The most common presenting feature of supraventricular tachycardia is palpitations followed by dizziness and shortness of breath. These types of arrhythmia are less likely to be associated with syncope.
Finally, patients who have atrial fibrillation may present with symptoms and signs suggestive of embolic diseases, such as ischemic stroke.
Diagnostic Workup for Bradycardia and Tachycardia in Children
The first step in the evaluation of a child presenting with palpitations is to perform an electrocardiogram. The electrocardiogram can help the treating physician identify the type of arrhythmia and the seriousness of the condition.
Because of the association between myocyte damage and ventricular arrhythmia, it is recommended to check troponins levels in children presenting with suspected myositis, as it elevates myocyte damage. A complete blood count is also indicated to exclude anemia which is a common cause of sinus tachycardia, leukocytosis which is suggestive of an ongoing infection, and elevated erythrocyte sedimentation rate which is linked to myocarditis or endocarditis.
Patients should also undergo echocardiography when myocarditis or endocarditis is suspected. Serum electrolytes should also be checked; hypocalcemia has been linked with ventricular arrhythmia and complete heart block whereas hyper- and hypokalemia is associated with an increased risk of ventricular ectopic beats and ventricular tachycardia.
Thyroid function tests are indicated to exclude hypothyroidism, a common cause of bradycardia in children. Arterial blood gasses should also be assessed as acidosis and hypoxemia have both been linked with bradycardia.
Patients who complain of palpitations but are found to have a normal electrocardiogram may need Holter monitoring. Holter monitoring makes it possible to identify the type of arrhythmia the child may have.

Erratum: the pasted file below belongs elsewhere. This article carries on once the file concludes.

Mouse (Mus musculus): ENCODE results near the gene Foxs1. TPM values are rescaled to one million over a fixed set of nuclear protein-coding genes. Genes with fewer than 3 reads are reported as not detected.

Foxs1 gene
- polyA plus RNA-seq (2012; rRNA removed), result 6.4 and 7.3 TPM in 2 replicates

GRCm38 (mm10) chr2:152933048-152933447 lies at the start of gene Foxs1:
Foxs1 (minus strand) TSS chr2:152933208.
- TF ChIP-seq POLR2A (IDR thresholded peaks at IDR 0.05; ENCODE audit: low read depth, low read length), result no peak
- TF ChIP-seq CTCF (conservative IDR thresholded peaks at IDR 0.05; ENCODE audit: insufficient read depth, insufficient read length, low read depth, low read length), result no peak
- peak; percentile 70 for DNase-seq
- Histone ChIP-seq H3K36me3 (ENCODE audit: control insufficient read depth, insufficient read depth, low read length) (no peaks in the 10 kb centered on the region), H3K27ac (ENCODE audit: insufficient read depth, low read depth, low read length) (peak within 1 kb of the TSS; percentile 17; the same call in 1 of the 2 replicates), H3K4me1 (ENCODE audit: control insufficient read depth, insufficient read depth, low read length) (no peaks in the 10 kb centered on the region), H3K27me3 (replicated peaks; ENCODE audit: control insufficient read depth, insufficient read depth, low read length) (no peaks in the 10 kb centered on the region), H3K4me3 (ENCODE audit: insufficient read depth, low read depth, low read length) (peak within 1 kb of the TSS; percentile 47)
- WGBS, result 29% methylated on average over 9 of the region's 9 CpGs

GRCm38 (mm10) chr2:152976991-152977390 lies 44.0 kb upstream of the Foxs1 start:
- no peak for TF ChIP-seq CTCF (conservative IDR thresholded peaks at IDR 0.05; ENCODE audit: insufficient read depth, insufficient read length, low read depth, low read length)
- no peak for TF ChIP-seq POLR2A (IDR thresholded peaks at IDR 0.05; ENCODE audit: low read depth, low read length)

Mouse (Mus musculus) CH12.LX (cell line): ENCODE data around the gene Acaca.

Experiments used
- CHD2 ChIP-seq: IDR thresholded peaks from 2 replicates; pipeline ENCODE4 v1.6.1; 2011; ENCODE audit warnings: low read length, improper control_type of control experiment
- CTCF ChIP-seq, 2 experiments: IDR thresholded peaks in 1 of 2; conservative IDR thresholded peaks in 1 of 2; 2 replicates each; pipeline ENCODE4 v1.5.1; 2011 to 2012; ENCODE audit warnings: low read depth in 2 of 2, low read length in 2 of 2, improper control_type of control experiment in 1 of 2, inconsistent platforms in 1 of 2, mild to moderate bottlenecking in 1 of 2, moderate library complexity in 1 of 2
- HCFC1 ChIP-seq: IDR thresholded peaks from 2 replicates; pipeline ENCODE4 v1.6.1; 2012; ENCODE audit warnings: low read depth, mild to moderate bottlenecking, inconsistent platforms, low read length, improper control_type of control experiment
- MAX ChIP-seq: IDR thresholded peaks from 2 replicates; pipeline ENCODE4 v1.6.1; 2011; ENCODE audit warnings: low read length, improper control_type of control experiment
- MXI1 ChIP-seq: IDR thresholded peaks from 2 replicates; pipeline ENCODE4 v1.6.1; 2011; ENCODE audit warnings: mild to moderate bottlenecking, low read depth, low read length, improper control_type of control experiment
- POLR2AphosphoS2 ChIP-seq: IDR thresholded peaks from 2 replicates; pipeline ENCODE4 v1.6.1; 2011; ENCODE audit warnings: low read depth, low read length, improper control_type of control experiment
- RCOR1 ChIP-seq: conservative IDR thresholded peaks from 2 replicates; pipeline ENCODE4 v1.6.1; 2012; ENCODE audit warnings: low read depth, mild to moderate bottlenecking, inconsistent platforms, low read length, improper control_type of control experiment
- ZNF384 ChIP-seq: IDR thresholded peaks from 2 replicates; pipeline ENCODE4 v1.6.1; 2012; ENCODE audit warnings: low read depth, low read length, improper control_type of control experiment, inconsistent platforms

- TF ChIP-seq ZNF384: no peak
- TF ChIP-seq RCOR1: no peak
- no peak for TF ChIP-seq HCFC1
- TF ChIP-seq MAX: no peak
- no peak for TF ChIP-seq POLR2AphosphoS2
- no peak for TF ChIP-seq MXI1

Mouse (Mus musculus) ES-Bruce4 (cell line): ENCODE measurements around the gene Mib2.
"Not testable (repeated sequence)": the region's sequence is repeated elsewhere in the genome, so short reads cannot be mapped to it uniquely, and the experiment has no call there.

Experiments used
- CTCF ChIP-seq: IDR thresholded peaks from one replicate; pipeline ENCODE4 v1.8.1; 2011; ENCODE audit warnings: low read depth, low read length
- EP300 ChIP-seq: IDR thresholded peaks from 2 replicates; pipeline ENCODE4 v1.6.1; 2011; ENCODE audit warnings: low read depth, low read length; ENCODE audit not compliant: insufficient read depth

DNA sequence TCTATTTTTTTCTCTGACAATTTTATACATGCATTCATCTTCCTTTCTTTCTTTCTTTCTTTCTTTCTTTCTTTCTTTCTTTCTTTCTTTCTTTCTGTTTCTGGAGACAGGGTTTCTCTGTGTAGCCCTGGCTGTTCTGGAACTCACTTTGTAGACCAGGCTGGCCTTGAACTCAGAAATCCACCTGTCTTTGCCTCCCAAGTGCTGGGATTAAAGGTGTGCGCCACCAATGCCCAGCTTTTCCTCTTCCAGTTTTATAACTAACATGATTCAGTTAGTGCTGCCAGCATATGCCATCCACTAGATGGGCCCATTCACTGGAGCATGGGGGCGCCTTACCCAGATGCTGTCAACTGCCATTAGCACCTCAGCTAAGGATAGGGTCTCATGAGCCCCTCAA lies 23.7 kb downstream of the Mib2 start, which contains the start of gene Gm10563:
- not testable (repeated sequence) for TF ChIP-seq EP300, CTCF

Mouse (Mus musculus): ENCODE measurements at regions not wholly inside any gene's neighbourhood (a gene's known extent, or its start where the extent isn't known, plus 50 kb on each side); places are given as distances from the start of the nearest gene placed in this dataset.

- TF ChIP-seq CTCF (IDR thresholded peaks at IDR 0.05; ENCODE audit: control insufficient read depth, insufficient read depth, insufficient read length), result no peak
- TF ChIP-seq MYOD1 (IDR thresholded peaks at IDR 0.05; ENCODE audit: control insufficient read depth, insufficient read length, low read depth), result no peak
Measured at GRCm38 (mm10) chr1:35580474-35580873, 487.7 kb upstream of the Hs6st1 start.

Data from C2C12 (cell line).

Finally, cardiac electrophysiology studies are indicated to evaluate the heart for possible abnormal conduction pathways and automatic ectopic ventricular or atrial paces.
Treatment of Bradycardia and Tachycardia in Children
Asymptomatic children with bradycardia should be monitored closely and the cause corrected. For instance, if the child has acidosis, the cause of acidosis needs to be determined and promptly corrected. Symptomatic children, on the other hand, should be treated with atropine or isoproterenol. These drugs should only be used temporarily in children with a complete heart block until a permanent pacemaker is implanted.
When the cause of bradycardia is obvious such as hypothyroidism or an electrolyte imbalance, correction of the cause can also be adequate in the treatment of the bradycardia.
Patients with a ventricular arrhythmia should be started on verapamil or diltiazem, especially if the cause of the arrhythmia can be attributed to hypertrophic cardiomyopathy. Amiodarone can also be used for the treatment of ventricular arrhythmia in children. It should be noted that the pharmacological treatment of ventricular arrhythmia in children has not to be associated with a decreased mortality rate.
Patients with recurrent ventricular tachycardia and hypertrophic cardiomyopathy may be candidates for the implantation of an implantable cardioverter-defibrillator. The use of these devices have proven to be lifesaving in children with hypertrophic cardiomyopathy and have been linked to a decreased risk of sudden cardiac death.
Children who have sinus tachycardia due to dehydration or febrile illness usually respond well to the treatment of the etiology. For instance, the use of adequate analgesia and antibiotic therapy for an infectious etiology is known to bring down the fever in the child, which in turn may correct the sinus tachycardia.
Patients who have a frequent atrial arrhythmia or supraventricular tachycardia should be evaluated for possible automaticity of the atria and myocardium. Ablation of the automatic focus may be curative in some patients. Beta-blockers and calcium channel blockers can also be used in the treatment of supraventricular tachycardia, but care must be taken to exclude Wolf-Parkinson-White syndrome before the administration of calcium channel blockers such as verapamil which has a selective effect on the AV node.
By slowing conduction at the AV node in patients with an accessory atrioventricular pathway, conductance is usually improved in the accessory pathway. This can explain the increased risk of ventricular arrhythmias after the use of calcium channel blockers in patients with atrial fibrillation and Wolf-Parkinson-White syndrome.